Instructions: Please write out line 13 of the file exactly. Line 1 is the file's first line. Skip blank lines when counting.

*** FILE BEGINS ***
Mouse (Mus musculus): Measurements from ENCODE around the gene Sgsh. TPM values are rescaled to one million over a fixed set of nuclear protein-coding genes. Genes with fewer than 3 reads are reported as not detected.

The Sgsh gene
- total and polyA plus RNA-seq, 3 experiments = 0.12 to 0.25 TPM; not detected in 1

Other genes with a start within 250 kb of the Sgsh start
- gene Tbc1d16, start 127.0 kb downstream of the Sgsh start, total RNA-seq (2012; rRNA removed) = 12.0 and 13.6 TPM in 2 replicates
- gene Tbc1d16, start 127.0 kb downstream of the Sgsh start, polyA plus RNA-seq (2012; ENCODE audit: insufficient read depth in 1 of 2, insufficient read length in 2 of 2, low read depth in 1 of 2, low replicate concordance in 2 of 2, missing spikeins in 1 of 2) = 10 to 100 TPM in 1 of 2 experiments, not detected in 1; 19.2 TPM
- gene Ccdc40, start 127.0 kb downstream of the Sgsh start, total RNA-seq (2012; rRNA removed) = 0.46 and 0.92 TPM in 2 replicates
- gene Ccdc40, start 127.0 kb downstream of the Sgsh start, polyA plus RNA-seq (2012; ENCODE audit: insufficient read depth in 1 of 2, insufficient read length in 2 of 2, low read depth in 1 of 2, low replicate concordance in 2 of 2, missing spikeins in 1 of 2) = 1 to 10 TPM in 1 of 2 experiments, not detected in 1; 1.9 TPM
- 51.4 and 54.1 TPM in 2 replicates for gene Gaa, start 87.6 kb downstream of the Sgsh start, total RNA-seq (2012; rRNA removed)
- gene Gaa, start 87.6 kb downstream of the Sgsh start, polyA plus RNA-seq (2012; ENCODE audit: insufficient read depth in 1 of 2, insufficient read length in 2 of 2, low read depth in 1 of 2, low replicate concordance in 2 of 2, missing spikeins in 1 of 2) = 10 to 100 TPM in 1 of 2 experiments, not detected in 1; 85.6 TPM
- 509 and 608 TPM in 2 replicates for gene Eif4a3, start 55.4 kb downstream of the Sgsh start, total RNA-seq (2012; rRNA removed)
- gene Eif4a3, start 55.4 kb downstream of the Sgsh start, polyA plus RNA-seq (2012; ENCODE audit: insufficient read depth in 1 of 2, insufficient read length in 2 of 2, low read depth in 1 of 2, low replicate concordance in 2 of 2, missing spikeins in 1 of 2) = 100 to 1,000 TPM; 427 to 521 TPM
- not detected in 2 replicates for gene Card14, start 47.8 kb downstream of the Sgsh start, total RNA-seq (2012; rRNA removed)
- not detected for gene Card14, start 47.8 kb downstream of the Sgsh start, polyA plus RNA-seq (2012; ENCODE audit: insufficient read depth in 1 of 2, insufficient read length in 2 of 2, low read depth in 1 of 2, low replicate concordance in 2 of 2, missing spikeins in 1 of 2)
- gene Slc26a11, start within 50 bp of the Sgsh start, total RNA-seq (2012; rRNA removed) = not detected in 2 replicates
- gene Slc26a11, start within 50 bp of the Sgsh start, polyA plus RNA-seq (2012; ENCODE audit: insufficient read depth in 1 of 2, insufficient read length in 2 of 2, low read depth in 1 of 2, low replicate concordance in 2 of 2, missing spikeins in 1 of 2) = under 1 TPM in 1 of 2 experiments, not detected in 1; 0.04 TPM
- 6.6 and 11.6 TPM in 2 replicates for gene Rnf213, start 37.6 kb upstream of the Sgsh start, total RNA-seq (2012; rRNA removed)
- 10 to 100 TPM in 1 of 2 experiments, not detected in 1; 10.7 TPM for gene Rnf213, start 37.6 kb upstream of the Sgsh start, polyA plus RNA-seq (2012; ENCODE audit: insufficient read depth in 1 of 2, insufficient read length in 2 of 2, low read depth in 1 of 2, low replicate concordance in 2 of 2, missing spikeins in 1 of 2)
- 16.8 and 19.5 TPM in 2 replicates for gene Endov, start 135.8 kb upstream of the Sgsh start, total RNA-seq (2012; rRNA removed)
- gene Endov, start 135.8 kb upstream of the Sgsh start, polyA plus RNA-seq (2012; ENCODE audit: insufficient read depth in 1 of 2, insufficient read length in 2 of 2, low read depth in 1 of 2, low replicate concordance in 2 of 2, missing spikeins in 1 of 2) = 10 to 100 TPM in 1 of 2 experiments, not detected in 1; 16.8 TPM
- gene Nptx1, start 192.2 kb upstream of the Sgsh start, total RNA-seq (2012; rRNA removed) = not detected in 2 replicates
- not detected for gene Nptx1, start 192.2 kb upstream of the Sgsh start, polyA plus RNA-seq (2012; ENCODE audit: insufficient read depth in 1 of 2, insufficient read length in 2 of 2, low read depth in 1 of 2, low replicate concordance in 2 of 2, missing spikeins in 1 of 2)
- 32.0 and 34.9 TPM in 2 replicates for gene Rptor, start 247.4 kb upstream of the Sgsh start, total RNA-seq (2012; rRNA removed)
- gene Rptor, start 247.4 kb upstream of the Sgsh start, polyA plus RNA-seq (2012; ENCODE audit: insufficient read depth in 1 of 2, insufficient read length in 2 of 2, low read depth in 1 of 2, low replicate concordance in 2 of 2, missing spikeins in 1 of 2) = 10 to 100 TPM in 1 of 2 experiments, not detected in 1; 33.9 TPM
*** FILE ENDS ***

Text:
- not detected in 2 replicates for gene Card14, start 47.8 kb downstream of the Sgsh start, total RNA-seq (2012; rRNA removed)